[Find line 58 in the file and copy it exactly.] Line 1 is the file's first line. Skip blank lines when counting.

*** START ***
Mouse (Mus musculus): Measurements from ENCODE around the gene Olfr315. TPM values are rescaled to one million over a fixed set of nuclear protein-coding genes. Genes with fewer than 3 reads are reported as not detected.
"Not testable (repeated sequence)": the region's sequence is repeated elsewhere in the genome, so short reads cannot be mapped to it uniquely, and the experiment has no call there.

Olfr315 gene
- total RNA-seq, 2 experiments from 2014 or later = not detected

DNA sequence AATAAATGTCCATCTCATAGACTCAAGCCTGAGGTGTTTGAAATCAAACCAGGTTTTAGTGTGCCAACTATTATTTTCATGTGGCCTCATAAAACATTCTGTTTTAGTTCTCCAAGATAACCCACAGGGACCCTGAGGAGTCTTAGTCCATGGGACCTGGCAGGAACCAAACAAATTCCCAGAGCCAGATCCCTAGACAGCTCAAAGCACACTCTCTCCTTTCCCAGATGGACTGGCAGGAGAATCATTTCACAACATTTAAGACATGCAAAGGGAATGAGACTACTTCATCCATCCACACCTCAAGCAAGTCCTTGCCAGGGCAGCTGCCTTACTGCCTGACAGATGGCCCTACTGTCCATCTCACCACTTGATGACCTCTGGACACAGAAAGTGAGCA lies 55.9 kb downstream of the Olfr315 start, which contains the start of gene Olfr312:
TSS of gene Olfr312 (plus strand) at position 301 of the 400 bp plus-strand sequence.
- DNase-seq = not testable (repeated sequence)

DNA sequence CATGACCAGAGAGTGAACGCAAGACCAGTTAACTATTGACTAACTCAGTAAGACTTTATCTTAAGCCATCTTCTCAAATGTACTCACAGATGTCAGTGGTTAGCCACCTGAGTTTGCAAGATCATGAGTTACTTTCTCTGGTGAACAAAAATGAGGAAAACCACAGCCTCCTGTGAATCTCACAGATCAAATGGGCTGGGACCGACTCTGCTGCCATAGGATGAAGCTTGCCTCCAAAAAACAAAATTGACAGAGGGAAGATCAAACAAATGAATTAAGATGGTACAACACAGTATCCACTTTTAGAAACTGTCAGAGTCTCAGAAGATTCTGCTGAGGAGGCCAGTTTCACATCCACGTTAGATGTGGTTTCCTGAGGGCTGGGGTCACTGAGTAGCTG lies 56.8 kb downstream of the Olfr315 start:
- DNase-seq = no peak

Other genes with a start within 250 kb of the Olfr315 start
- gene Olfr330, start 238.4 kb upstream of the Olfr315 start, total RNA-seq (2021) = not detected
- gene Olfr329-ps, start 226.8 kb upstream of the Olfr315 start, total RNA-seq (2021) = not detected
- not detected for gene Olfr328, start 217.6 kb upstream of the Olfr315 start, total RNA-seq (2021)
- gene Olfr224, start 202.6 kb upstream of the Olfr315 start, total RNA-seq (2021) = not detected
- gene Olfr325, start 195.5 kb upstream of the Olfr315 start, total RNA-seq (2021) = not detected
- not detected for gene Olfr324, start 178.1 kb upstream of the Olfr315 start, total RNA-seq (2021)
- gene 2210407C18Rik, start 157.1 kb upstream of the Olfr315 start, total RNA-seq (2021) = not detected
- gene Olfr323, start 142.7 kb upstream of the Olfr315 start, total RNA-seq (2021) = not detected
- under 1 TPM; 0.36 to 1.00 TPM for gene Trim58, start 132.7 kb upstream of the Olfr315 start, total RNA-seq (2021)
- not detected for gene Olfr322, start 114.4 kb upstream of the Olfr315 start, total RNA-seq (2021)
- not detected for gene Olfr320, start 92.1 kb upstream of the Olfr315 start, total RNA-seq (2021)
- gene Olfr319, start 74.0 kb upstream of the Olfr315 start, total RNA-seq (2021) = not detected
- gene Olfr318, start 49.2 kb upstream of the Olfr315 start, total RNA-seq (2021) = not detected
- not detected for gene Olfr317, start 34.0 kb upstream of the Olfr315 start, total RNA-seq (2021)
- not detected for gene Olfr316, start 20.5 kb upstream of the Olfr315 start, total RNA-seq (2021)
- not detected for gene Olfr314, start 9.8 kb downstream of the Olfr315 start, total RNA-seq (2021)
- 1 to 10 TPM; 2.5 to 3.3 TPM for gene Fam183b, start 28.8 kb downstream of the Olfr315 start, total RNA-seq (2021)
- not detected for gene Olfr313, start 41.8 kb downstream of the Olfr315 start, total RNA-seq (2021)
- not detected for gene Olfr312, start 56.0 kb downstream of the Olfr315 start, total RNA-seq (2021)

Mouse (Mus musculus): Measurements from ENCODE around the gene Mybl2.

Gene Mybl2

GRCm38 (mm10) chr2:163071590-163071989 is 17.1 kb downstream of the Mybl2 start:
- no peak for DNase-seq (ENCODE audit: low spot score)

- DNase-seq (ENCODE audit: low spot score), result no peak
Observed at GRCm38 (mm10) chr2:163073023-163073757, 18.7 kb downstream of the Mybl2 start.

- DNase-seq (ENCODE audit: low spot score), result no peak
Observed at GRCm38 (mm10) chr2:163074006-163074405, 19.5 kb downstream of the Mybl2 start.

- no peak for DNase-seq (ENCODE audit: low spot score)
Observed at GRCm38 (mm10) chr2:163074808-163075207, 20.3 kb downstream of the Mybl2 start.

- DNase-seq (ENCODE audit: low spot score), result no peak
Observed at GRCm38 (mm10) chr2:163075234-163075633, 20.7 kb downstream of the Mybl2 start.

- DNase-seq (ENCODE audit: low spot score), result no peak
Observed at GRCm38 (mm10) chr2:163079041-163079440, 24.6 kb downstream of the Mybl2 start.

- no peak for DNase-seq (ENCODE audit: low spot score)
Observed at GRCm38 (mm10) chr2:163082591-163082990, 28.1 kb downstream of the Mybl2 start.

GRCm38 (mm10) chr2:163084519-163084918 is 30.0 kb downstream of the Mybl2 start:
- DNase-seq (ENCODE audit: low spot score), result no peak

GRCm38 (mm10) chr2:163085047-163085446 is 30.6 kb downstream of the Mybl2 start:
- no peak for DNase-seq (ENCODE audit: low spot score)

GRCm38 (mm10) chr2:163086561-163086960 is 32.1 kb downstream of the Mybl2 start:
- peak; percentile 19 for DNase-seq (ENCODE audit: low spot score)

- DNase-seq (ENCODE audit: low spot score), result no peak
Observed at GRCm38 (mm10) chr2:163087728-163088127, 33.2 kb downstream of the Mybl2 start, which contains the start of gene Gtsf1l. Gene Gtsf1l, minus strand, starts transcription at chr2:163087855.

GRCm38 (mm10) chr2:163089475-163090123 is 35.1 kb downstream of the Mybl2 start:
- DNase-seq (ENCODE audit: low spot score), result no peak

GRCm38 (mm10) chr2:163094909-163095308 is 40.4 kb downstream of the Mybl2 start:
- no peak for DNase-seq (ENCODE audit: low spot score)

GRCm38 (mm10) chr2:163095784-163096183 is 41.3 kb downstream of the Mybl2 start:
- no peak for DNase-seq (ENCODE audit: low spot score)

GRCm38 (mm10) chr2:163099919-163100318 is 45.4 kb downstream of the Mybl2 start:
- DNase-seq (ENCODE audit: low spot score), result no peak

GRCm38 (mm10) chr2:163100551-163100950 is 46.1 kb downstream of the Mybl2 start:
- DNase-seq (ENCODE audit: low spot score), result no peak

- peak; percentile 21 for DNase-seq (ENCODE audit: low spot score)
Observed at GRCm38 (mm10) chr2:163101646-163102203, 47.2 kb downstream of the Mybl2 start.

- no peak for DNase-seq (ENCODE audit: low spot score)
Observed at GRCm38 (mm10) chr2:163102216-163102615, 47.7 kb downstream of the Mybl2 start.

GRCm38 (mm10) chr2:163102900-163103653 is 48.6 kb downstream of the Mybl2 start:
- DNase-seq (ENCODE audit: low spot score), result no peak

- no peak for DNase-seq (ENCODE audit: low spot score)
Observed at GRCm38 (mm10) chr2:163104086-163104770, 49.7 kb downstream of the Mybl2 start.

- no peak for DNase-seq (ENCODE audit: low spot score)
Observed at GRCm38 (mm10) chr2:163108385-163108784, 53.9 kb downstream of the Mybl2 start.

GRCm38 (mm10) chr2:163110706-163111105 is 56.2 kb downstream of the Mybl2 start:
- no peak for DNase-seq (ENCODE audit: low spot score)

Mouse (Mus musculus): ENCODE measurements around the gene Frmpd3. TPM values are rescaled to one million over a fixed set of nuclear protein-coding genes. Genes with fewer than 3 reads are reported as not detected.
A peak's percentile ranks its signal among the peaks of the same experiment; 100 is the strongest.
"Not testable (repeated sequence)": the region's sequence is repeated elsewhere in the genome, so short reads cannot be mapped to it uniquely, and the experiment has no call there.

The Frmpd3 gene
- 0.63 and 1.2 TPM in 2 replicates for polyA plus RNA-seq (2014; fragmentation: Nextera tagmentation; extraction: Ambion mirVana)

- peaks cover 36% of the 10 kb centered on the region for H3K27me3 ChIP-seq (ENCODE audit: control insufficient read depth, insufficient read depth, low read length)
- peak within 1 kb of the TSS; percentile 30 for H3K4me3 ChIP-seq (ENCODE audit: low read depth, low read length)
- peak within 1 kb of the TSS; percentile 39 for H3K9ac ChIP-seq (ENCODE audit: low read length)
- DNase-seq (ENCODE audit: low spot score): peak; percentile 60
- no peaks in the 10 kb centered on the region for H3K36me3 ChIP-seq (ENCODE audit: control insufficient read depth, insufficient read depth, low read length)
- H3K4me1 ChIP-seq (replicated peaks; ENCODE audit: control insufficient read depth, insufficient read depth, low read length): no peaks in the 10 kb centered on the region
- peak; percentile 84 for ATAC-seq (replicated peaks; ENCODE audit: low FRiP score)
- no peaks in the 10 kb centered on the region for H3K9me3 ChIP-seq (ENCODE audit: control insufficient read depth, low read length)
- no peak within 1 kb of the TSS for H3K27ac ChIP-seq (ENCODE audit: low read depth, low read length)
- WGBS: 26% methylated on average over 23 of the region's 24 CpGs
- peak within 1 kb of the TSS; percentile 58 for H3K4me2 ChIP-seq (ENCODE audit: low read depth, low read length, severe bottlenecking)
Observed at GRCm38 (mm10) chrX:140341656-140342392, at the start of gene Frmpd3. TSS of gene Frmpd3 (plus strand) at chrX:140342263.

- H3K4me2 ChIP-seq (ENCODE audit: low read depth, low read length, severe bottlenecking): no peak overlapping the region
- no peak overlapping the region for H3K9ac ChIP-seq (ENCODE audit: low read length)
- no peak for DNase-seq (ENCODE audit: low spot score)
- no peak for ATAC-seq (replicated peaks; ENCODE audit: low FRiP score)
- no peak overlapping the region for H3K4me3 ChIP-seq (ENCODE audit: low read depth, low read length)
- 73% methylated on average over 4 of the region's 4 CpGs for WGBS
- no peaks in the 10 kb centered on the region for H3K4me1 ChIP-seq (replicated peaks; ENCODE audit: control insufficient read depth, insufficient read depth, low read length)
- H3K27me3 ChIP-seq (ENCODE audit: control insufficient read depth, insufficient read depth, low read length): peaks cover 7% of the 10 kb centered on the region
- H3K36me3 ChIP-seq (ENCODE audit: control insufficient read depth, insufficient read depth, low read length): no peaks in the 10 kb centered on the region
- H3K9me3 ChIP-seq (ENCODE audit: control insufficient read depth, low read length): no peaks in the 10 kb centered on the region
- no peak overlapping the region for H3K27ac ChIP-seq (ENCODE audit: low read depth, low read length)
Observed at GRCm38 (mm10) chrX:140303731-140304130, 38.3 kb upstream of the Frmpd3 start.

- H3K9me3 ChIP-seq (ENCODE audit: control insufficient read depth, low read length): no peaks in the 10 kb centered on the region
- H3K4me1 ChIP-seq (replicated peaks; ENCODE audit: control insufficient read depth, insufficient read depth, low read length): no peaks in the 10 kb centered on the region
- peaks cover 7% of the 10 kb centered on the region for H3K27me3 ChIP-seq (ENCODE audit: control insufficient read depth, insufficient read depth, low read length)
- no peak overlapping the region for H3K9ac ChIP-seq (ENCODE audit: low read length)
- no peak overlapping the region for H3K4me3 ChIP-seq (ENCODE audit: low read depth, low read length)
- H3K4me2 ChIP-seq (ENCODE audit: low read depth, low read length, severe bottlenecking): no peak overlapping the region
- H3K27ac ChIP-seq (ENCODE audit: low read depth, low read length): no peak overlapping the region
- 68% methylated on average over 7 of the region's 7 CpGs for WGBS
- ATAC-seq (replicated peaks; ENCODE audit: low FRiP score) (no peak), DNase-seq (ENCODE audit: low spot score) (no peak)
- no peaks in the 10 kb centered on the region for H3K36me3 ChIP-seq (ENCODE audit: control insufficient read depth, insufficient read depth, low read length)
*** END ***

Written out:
GRCm38 (mm10) chr2:163095784-163096183 is 41.3 kb downstream of the Mybl2 start: